The Province is permanently doubling the number of subsidized seats for B.C. veterinary students attending the Western College of Veterinary Medicine (WCVM) at the University of Saskatchewan.
This investment is part of StrongerBC’s Future Ready plan, which works to remove barriers and open more opportunities for post-secondary education and skills training, so people can get the skills and knowledge they need to succeed in high-demand, good-paying jobs and support and grow the economy.
“Veterinarians play a critical role in supporting the agricultural sector, people, and the health and welfare of animals across B.C.,” said Selina Robinson, Minister of Post-Secondary Education and Future Skills. “Last year, we doubled the number of B.C. students funded to study veterinary medicine and today we are committing to continue this funding so more people receive quality training, and our pets and farm animals can get the health care they need.”
The number of provincially subsidized seats in the college’s doctor of veterinary medicine program will permanently increase from 20 to 40 with the support of an initial investment of $21.8 million over three years.
“The services and care vets provide B.C. farmers supports our province’s food security and results in British Columbians enjoying the benefits of a healthy and stable farming community,” said Pam Alexis, Minister of Agriculture and Food. “It’s clear we need more veterinarians in our communities, so our pets and livestock receive the attention they need, when they need it, and our government continues to take action on both recruitment and training to make that happen.”
Expanding training is one way that B.C. is working to address the need for more vets. The Province also continues to recruit more vets, including adding veterinarians and registered veterinary technologists to the list of priority occupations under the Provincial Nominee Program in 2022. This helps ensure that veterinary clinics have access to the professionals they need to provide animal care.
“The Government of B.C.’s decision to maintain increased funding of the WCVM is a critical step toward addressing the shortage of veterinary professionals in B.C. and across Western Canada,” said Dr. Gillian Muir, dean of the Western College of Veterinary Medicine. “This commitment also allows B.C. and the WCVM to work together to target priorities for British Columbians, including training more veterinarians who want to practise in rural communities and attracting more Indigenous students to the profession.”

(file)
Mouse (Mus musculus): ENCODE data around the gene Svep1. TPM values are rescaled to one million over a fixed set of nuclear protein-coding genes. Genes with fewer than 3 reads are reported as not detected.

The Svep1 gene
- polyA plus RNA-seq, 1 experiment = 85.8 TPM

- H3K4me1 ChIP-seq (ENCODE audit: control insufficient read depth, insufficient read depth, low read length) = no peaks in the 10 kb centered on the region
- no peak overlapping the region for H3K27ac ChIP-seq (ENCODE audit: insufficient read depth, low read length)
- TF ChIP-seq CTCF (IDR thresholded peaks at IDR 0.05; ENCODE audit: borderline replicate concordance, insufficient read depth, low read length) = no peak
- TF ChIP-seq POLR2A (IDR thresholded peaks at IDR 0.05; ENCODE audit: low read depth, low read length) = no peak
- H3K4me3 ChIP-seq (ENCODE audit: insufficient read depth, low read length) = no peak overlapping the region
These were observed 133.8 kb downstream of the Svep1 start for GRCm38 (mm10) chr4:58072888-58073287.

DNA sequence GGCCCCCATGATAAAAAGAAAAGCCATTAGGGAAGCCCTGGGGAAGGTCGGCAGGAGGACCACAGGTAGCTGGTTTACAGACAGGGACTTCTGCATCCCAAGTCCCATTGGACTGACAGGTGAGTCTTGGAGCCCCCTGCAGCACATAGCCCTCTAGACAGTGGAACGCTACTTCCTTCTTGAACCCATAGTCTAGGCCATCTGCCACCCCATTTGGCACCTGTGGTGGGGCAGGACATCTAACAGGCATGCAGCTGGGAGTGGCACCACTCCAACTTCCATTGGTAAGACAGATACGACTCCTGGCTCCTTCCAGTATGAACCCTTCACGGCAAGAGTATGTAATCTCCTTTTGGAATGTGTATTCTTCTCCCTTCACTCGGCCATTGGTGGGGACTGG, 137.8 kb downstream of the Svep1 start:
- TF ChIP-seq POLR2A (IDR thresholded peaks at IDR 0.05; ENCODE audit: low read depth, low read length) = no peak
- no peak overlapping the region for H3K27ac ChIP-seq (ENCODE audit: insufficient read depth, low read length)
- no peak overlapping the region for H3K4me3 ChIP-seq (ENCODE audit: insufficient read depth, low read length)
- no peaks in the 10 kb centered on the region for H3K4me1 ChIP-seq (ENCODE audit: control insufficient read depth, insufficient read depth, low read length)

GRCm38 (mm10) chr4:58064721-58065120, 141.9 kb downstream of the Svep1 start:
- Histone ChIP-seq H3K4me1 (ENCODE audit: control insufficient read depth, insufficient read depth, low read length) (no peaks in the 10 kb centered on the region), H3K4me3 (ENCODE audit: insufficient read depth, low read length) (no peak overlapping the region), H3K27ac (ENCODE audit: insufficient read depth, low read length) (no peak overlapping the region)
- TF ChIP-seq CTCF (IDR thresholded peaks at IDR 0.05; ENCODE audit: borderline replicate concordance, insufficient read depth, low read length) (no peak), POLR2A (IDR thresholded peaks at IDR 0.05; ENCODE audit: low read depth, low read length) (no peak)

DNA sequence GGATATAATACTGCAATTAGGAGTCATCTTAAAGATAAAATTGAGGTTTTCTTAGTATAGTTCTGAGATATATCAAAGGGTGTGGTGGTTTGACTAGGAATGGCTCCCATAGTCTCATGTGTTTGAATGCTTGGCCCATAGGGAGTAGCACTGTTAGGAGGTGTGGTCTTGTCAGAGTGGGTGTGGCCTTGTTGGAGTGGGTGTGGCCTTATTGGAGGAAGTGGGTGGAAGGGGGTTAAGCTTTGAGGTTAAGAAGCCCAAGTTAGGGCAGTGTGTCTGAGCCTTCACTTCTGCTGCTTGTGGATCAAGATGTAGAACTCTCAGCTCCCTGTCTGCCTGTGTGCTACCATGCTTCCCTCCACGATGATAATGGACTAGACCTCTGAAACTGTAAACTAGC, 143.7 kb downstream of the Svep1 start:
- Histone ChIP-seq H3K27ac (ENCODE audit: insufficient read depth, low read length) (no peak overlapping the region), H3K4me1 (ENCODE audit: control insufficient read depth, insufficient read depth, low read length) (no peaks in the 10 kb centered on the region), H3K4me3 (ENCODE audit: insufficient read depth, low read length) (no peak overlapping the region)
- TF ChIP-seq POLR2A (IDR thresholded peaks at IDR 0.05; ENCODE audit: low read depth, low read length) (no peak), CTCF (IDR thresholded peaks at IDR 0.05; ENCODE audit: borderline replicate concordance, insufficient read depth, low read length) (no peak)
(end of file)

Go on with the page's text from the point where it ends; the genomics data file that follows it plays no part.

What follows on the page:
The WCVM’s interprovincial agreement with its three provincial partners – B.C., Manitoba and Saskatchewan – helps ensure that Western Canada has a steady supply of veterinarians with in-depth knowledge of animal health and public health, as well as an awareness of the standards and issues facing livestock, fowl and fisheries producers, and pet owners.
“It has been very challenging for ranchers to access vet care in the rural and northern communities of B.C.,” said Werner Stump, vice-president, B.C. Cattlemen's Association. “This announcement is welcomed as enhanced funding for B.C. veterinary students is a critical first step to providing animal care in these parts of the province.”
Provincial funding also supports training for veterinary technologists, key professionals in veterinary clinic teams. Diploma programs at Douglas College and Thompson Rivers University, including a distance delivery option, give opportunities for B.C. students to become registered veterinary technologists.
This investment supports the StrongerBC Future Ready plan to make post-secondary education and skills training more affordable and accessible, and to respond to the biggest challenge heard from businesses – the need for people. Budget 2023 invests $480 million over three years to support Future Ready’s plan to break down barriers to post-secondary training so more people can get the training they need for in-demand careers and employers can access the talent they need.
- Part of the University of Saskatchewan in Saskatoon, more than 500 undergraduate and graduate students are enrolled at the WCVM, which includes a veterinary medical centre, a provincial veterinary diagnostic laboratory and large-scale research facilities.
- Each year, up to 88 students begin the four-year doctor of veterinary medicine program.
Learn more about the Western College of Veterinary Medicine: https://wcvm.usask.ca/index.php